February 3rd, 2009


this isn't what Facebook is for

I mean, really. Now, this is coming from someone who considers neighbourhood pets, preschool classmates, conference acquaintances, bus shelter buddies, LJ friends, outright enemies and fourth cousins fair game. The difference is, though, that I know all those people. Facebook somehow isn't meant for meeting new people; it just doesn't feel right somehow. Thoughts?

Skiing Adventures

Souris Striders Trail Map
Originally uploaded by blue_william.
I drank a Rockstar in hopes of being able to write, but it’s really just helped me to avoid the labour of narrative in a more flighty, jittery way. Instead, here are some skiing adventures.

The other day I went around the perimeter (6km), and that was fine, and I got down all the hills without falling – skiing downhill with cross-country skis is much more difficult than it is with downhill skis, also you tend to have wider trails and more margin for error anyway. I even made it down one that was poorly tracked, where my right ski flew right out of the track and I had a heck of a time keeping my balance. I did fall, but it was on a fast, tight curve on a relatively flat stretch.

Today I did the complete trail (8km), and the conditions were superb – I needed the sticky white wax because the temperature was hovering above freezing, but I didn’t backslide much, and it was easy to stay warm – I even took my mitts off!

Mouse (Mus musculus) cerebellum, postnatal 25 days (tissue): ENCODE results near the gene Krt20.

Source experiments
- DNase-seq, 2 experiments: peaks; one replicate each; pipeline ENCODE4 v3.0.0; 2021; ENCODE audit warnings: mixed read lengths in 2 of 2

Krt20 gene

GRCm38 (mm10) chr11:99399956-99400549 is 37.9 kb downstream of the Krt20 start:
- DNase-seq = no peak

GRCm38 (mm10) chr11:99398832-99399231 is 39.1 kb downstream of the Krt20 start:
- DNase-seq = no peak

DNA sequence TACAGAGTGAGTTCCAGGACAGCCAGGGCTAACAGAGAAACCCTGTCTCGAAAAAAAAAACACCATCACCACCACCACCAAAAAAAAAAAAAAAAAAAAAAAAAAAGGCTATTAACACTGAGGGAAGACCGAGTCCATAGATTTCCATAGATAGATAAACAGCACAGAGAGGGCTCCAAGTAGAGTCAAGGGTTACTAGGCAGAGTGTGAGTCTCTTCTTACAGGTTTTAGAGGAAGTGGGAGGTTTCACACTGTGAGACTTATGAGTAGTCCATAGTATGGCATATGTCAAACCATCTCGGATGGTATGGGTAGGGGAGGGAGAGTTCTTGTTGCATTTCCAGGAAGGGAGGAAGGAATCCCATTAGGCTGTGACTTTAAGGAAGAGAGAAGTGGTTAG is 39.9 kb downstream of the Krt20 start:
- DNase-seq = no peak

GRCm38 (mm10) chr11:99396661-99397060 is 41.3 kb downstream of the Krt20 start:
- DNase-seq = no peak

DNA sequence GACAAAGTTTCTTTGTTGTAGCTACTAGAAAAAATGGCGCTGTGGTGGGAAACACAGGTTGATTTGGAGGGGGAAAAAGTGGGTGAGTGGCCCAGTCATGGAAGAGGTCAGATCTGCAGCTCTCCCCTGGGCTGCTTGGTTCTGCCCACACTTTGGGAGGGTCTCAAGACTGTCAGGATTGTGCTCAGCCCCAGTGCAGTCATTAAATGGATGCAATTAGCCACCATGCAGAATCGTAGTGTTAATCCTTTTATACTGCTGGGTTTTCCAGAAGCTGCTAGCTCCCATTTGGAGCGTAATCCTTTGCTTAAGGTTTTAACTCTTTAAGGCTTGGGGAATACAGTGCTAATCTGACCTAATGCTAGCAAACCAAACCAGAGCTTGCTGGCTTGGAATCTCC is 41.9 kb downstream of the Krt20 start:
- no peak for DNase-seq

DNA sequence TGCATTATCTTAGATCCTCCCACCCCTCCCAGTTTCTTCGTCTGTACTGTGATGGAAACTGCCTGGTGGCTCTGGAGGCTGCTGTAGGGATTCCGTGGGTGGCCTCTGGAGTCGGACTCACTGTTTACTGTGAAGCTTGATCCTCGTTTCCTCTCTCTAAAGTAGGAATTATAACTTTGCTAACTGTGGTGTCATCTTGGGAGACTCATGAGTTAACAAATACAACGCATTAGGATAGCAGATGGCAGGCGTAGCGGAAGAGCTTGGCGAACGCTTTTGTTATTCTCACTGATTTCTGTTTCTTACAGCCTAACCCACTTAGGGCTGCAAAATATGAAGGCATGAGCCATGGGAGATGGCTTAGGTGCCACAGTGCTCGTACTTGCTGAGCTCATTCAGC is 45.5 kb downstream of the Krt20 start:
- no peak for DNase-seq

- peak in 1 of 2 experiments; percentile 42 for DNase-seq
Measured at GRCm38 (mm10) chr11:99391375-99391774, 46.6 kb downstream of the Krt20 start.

Naturally, on the last hill, there’s a sharp curve leading into it, and it’s poorly tracked and almost impossible to stay inside. I started the hill flailing and ended it with a face plant. In the course of the impact, I cut myself on my left thenar eminence, but it’s nothing serious. =) I guess I should have kept the mitts on, or put them on for the hills. Anyway, the worst part was watching the next two skiers whiz by me as I stood off to the side and wiped the snow off my coat and glasses.

I plan to ski at least every other day, weather-permitting, as it’s a good thing to do while listening to podcasts on my MP3 player, and Aunt Shirley says I need to go at least six more times to make the membership pay for itself. =) I like going alone, too, as I can go at my own pace and not have to worry about where my drive home is on the trail. There’s even a lit part, so you can go at night without a light if you wish. For a small town, it’s all pretty sophisticated, really.